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Tuesday, August 16, 2005
(Via Rednova) The digital tracks solid in the US alone has doubled in one year. The market for legitimate music downloads is booming, but the stumbling block of incompatibility will not go away. DRM technology wraps around song files to block mass copying and peer-to-peer distribution of music downloads. It dictates when, where and how music files can be consumed legitimately. At the heart of the problem are dueling digital-rights-management (DRM) systems from rivals Apple Computer and Microsoft. Files using either company's DRM are incompatible with players that support the other DRM. Microsoft's Windows Media DRM is supported on more than 60 devices and used for digital files sold by dozens of retailers, including Napster, AOL, Yahoo, RealNetworks, Virgin, FYE and Wal-Mart. Apple's DRM is called Fair Play and works only in Apple-controlled products and services like the iPod and the iTunes Music Store. Key to the long-term proposition of digital music is the idea of building a system where music can be accessed anywhere and everywhere. But in the short term, the industry is just looking for DRM rules to replicate with music files what consumers are used to doing with their CDs: moving seamlessly from home stereo to car to computer to portable players.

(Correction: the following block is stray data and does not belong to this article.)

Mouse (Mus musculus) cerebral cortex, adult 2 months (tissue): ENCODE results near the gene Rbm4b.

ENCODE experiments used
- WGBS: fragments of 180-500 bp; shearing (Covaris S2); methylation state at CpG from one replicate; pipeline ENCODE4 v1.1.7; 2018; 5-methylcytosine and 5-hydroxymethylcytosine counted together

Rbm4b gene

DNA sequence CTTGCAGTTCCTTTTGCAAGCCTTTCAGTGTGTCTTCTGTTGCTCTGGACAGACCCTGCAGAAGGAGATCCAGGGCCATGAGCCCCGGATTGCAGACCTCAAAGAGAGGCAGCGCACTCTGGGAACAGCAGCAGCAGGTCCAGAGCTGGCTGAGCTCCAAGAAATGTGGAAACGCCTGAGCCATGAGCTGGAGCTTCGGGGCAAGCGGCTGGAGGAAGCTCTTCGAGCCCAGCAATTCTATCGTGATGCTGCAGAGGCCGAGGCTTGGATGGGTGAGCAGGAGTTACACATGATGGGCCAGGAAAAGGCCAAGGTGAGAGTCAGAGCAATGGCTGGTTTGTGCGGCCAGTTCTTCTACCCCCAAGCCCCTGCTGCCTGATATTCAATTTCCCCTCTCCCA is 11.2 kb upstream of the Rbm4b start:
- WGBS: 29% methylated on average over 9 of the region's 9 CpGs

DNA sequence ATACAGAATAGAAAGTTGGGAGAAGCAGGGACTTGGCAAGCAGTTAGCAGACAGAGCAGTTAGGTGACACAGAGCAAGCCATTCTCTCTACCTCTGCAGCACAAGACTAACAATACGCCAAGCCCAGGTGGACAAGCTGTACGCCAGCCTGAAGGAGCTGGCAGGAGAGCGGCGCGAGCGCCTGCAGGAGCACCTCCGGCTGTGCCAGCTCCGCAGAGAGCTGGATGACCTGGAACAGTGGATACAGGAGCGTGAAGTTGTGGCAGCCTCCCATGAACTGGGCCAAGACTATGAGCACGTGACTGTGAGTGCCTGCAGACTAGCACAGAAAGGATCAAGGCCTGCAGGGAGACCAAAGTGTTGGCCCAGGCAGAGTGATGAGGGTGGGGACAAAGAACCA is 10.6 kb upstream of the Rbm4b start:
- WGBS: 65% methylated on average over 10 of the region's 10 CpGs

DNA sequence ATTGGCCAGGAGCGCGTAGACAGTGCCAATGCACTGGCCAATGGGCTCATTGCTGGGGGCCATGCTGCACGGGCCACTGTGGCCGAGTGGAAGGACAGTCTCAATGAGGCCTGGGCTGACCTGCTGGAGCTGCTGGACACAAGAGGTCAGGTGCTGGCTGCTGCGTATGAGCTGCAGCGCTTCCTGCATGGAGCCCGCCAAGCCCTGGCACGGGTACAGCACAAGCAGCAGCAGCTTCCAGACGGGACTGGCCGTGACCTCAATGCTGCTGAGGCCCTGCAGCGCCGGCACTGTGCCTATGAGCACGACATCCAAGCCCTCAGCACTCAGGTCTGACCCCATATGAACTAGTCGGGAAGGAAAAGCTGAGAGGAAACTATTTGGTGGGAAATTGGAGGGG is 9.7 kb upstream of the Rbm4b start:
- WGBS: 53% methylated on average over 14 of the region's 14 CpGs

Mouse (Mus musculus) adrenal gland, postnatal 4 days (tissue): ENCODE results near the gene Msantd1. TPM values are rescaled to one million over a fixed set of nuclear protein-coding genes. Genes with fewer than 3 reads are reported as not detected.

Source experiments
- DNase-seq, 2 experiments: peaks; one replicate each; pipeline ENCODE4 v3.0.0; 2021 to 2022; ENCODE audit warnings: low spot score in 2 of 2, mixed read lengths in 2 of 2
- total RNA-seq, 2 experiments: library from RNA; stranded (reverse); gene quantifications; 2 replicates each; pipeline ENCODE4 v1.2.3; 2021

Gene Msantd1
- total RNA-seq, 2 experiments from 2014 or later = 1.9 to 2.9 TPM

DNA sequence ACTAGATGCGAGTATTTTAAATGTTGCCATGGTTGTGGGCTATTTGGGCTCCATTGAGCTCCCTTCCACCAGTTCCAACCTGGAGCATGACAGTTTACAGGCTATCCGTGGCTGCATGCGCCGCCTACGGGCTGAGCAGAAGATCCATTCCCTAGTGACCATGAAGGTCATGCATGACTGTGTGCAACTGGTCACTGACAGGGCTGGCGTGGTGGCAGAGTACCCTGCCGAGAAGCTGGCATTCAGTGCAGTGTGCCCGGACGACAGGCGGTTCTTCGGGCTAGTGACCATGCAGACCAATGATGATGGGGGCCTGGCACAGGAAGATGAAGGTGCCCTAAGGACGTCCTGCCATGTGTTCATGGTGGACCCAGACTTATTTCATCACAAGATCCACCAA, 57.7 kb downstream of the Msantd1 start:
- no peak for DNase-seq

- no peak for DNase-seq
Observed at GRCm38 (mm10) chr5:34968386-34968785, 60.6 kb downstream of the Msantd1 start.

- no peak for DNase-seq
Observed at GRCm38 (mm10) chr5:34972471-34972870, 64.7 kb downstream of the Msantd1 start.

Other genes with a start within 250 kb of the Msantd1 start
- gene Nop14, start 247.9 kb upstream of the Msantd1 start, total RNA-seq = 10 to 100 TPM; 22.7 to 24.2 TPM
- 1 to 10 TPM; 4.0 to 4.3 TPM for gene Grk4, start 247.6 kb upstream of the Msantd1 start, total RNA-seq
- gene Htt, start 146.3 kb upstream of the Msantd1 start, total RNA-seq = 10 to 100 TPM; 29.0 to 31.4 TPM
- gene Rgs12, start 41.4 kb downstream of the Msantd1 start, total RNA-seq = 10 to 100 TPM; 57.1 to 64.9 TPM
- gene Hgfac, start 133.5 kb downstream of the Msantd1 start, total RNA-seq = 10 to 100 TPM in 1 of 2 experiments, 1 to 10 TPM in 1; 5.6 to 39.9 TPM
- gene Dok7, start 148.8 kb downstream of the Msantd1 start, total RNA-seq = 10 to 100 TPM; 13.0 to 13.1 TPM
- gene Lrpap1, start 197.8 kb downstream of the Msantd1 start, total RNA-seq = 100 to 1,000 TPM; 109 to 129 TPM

Category :DRM |
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